If you thought getting your smart, internet-connected TV hacked was bad, wait until a production line of big robots gets hacked.
The software that runs internet-connected industrial robots is outdated and vulnerable to hacking, according to a new report from cybersecurity firm Trend Micro and the Politecnico de Milano. The researchers found tens of thousands of industrial devices were susceptible to hackers, which included industrial robots.
What could happen if an industrial robot were hacked
"The worst-case scenario, besides all the safety functions being overridden and killing factory workers outright, would be introducing subtle defects that will lead to failures down the road, things catching on fire, safety systems failing, loss of structural integrity, etc," Core Security system engineer Bobby Kuzma said in an email.
Vice president of security at Radware Carl Herberger said in an email that "it is not impossible to think that a hacker could take control of this device and endanger worker safety by manipulating movements and actions."
The internet of things has plenty of potential for murder — someone could turn off your thermostat in the middle of a cold winter's night or remotely deactivate someone's pacemaker. With industrial robots, it's not just human workers alongside them that are in immediate danger, but end users as well. As ZDNet pointed out, industrial robots are used in aerospace, automotive, pharmaceutical and electronics manufacturing. A hacker could breach an industrial robot and manipulate the manufacturing process, resulting in faulty planes, automobiles, smartphones, etc.
"Depending on what the product actually is, a shoddy or flawed device could potentially threaten consumer well-being," Herberger said.
"It would be incredibly irresponsible to leverage the current Internet for robotics," Barrett Lyon, Head of Security Research and Development at Neustar said. "A robot is not much different than any of the technology that has been connected to the Internet and if we use history as a lesson, there is great concern. In networking we're at an infantile stage and expecting devices like robots to be safely operated from what we have now would be borderline criminal. In the past there have been industrial devices connected accidentally or purposefully on the Internet and it's had great consequences."
"If you don't trust the internet for voting for the president of the United States, why would you trust it to operate robotics that could potentially harm or damage people?" Lyon asked.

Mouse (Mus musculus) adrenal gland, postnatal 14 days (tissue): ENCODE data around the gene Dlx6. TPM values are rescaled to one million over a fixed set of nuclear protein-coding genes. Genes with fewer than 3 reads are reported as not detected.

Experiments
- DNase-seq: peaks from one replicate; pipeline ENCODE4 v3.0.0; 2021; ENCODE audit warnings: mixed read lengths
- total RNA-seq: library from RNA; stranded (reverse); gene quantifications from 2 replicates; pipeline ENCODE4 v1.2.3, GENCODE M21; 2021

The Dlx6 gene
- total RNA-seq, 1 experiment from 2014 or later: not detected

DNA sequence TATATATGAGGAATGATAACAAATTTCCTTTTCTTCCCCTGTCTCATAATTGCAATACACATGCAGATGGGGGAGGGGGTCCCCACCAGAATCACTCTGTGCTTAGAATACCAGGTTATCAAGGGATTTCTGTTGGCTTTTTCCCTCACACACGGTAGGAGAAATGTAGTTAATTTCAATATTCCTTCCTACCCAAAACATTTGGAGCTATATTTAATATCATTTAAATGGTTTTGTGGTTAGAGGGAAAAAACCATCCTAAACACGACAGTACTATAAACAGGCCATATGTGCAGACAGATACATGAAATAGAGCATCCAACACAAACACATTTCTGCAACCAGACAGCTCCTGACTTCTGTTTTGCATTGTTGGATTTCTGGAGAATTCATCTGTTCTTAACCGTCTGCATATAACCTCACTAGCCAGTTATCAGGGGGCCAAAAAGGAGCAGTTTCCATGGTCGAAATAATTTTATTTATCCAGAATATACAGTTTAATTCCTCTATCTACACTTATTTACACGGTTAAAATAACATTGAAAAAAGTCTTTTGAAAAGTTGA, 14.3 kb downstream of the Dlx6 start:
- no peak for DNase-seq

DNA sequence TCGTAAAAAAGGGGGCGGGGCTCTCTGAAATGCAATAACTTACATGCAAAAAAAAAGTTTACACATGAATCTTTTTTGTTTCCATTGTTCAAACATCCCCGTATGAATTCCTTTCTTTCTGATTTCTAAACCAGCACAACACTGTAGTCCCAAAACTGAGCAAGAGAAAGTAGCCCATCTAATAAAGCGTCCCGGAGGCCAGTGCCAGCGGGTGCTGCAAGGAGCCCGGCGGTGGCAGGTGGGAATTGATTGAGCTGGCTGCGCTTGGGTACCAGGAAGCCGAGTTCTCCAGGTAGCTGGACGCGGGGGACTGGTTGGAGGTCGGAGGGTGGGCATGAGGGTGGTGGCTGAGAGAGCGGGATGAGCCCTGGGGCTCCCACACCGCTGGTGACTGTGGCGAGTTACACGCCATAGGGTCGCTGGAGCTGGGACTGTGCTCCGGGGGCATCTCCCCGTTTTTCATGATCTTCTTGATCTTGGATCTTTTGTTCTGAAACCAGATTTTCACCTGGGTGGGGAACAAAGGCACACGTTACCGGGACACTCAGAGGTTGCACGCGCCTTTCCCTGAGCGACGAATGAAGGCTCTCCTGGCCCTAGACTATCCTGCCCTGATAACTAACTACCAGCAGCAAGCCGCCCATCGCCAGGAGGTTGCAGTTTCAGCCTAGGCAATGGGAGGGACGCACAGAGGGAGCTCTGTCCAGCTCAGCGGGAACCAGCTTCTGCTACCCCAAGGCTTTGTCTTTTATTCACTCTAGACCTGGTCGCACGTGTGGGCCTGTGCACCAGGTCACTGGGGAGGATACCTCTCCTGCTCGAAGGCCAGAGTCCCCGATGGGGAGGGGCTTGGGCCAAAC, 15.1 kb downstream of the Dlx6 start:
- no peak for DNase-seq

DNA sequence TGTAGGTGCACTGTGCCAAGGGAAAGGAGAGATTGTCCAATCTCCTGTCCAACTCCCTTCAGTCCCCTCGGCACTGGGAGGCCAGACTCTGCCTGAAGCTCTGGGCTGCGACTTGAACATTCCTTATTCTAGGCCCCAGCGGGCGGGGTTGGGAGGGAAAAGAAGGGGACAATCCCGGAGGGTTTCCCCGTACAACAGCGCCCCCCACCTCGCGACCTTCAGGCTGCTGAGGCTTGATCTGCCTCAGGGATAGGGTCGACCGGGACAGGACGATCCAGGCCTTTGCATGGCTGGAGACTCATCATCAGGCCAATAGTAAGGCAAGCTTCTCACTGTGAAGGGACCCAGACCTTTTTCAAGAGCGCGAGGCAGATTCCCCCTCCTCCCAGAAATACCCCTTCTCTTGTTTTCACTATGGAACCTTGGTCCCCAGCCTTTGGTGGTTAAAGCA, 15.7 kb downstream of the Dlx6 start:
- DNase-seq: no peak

Safety is not a priority
We've already seen the magnitude of a terrible internet of things — thanks to poorly secured webcams, a Mirai botnet was able to take down Twitter, Reddit, Spotify and a host of other sites in October. Herberger said that both consumers and manufacturers need to be mindful about internet of things security, but that it ultimately begins when developing and testing the product. And that's on manufacturers.
"As connected devices have continued to become more widespread in both industrial and consumer spaces, it is clear that cybersecurity has widely been considered a secondary priority," Herberger said. "The IoT movement has pushed companies to rapidly create connected devices, often with little to no security, leaving huge loopholes for malicious hackers."
The report, titled Rogue Robots: Testing the Limits of an Industrial Robot's Security, details several ways in which a hacker could attack a vulnerable industrial robot system. These attacks could result in sabotaging products, which hackers could in turn use to seek ransom from manufacturers. There is also the potential for physical damage to the robot, production line and people working alongside them. Lastly, the report notes that industrial robots can store data, such as industry secrets, which could be breached by hackers.
"Plain and simple, if any device, ranging from an industrial robot to a security camera to a thermostat, is being connected to the internet, there needs to be cybersecurity protections put in place from the start," Herberger said.